The Truth About Cheyenne Loomis From Worst Cooks In America Season 24

The January 5 premiere of the 24th season of Food Network's fan favorite amateur cooking competition, "Worst Cooks In America" (it's ranked among Food Network's top five, according to Broadway World), was a momentous occasion for several reasons. First, it marked longtime host Anne Burrell's first season premiere since inking her new multi-year deal with the Discovery+-owned network in November 2021 (via The Wrap). Second, it is the first episode of the first season in which chef Cliff Crooks of "Chef Boot Camp" fame is on board as Burrell's co-host and friendly nemesis. In addition, the premiere arrived in a hilarious 90-minute package (via YouTube) featuring some unprecedented antics by a new cast of 12 cooks who portray themselves as so inept in the kitchen, at least as a starting point, that calling them "cooks" could easily seem like a bit of a stretch. 

Some of those antics included one of the contestants, Cheyenne Loomis, a native of London, Kentucky, presenting the judges with a seemingly well-composed plate of the beloved, uber-flavorful Korean street food, bibimbap, that she apparently prepared with no prior knowledge of the dish as well as no discernible seasoning, according to the hosts. So why would Loomis have gone out on a limb, cooking a dish on national television that she had admittedly never even tasted? Well, it helps to know the truth about Loomis, who is adding her own brand of hilarity to Season 24 of "Worst Cooks In America."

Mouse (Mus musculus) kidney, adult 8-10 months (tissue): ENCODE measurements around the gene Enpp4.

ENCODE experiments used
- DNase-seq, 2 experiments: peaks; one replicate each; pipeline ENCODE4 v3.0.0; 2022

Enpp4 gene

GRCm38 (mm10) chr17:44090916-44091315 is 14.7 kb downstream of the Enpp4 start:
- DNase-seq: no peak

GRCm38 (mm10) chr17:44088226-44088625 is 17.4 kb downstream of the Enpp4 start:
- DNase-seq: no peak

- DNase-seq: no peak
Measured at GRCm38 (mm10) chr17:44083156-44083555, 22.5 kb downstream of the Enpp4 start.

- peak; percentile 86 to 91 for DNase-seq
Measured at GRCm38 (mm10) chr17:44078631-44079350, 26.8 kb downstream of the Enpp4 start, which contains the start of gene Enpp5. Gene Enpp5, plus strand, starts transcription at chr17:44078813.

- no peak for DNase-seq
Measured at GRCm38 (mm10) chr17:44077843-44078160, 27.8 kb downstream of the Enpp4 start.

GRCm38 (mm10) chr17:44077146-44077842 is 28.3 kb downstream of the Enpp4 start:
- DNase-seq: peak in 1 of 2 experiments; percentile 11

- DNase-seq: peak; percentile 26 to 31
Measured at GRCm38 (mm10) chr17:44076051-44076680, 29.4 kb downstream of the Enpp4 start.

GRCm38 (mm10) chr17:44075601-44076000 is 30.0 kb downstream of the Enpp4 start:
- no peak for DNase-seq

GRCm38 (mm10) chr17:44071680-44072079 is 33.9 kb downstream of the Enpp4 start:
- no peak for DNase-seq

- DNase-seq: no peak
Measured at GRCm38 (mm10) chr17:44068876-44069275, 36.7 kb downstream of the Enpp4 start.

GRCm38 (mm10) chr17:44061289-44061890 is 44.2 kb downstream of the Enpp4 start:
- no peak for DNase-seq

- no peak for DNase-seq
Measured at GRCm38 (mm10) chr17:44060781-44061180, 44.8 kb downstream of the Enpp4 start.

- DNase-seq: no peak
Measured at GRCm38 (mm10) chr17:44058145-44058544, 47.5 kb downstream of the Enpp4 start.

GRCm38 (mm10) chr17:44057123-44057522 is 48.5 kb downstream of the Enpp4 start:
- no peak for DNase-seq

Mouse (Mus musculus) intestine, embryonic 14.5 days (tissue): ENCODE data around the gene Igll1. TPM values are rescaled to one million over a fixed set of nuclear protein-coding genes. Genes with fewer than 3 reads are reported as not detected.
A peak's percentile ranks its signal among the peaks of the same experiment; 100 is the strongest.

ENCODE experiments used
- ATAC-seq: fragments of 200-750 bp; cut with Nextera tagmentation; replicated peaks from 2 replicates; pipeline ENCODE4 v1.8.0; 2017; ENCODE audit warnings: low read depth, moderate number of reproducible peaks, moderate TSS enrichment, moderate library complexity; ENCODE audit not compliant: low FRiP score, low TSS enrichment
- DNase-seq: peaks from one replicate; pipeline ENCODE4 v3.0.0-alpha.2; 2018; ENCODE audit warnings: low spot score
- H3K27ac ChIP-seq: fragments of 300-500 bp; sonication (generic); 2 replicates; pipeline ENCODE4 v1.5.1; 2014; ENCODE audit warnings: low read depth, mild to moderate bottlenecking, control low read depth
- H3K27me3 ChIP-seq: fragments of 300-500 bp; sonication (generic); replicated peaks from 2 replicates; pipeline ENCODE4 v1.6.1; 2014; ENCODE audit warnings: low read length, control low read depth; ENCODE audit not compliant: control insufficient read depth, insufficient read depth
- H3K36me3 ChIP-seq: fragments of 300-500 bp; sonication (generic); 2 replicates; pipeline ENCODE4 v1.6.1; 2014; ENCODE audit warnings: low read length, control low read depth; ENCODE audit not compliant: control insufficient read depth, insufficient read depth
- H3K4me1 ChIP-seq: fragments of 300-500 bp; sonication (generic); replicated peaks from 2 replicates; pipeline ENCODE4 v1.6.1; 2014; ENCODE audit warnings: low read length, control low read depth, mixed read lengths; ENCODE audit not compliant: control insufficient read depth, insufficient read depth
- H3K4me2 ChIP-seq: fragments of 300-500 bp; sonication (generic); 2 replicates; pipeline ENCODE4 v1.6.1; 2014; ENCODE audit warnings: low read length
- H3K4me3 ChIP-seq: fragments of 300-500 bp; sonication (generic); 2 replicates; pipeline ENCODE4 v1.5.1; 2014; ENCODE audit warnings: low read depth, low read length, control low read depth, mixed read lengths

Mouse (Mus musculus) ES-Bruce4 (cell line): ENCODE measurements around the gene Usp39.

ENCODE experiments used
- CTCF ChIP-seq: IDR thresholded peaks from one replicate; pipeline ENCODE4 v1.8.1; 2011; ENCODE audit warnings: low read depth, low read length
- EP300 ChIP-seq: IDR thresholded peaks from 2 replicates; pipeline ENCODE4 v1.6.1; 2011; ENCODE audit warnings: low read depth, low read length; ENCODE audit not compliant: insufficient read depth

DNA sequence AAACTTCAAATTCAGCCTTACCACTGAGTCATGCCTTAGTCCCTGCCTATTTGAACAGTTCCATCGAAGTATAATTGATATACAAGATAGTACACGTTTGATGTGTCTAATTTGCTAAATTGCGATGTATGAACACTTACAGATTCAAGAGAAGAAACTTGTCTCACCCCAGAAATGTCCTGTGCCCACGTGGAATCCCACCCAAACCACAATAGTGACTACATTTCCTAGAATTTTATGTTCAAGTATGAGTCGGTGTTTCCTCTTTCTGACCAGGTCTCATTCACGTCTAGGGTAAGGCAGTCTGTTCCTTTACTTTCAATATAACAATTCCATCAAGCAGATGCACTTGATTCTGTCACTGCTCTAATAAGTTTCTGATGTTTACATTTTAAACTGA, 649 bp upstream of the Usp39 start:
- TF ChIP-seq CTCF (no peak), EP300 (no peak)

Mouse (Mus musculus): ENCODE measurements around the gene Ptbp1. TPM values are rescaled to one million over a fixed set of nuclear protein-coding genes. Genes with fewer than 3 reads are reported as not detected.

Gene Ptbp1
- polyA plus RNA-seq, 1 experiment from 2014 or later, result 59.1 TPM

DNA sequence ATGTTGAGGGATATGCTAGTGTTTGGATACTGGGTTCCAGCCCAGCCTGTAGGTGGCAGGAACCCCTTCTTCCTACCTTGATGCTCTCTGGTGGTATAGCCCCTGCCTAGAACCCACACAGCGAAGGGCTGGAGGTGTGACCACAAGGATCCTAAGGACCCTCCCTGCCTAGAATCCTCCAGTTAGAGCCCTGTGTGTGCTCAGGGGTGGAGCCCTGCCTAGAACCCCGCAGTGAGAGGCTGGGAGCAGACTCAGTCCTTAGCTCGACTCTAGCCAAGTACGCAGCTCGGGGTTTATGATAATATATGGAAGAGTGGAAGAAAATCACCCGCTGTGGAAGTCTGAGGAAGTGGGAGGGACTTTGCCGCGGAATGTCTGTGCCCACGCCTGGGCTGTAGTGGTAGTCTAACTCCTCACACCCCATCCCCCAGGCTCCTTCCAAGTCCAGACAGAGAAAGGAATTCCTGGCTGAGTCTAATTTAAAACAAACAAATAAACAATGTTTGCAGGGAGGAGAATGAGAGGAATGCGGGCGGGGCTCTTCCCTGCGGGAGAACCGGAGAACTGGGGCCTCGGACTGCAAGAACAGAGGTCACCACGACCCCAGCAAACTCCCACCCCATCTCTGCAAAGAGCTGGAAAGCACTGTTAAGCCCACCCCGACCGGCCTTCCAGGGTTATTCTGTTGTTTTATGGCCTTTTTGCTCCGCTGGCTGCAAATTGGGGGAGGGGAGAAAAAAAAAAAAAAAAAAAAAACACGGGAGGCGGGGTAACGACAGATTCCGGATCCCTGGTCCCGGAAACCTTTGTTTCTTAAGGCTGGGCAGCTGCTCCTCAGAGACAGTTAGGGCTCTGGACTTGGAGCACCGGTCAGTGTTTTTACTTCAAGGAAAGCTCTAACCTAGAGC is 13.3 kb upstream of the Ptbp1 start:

Cheyenne Loomis is having a blast getting to know her long-lost family member, who is also a contestant

"If you need some spice in your life, I highly recommend going on a reality cooking show with your cousin/aunt you just met!" "Worst Cooks in America" Season 24 contestant Cheyenne Loomis posted to Instagram on January 5, the day the 24th season of Food Network's "Worst Cooks In America" premiered. These words were Loomis' caption to a selfie of herself and said cousin/aunt, Angie Padilla, of San Jose, California (via Instagram). Like many of this season's contestants, Loomis went into filming having a pre-existing relationship with another contestant, in this case Padilla. Except, it appears that the relationship between Loomis and Padilla was only theoretical before work on this season of the fan favorite cooking competition commenced. In other words, the two had never met until then. 

That, of course, did not stop Loomis from getting her season started with a magnanimous homage to Padilla's Korean background by whipping up a plate of bibimbap, despite never having tasted it and not even knowing exactly how to pronounce it (via Instagram). Although Loomis, who is a domestic violence advocate (she works for Cumberland Valley Domestic Violence Services, per Alignable) as well as a "poodle mom," appears to have given the dish her all, it was described as bland by the hosts, and even Loomis' caption offered a good-natured nod to the spice-cabinet learning curve she faces this season.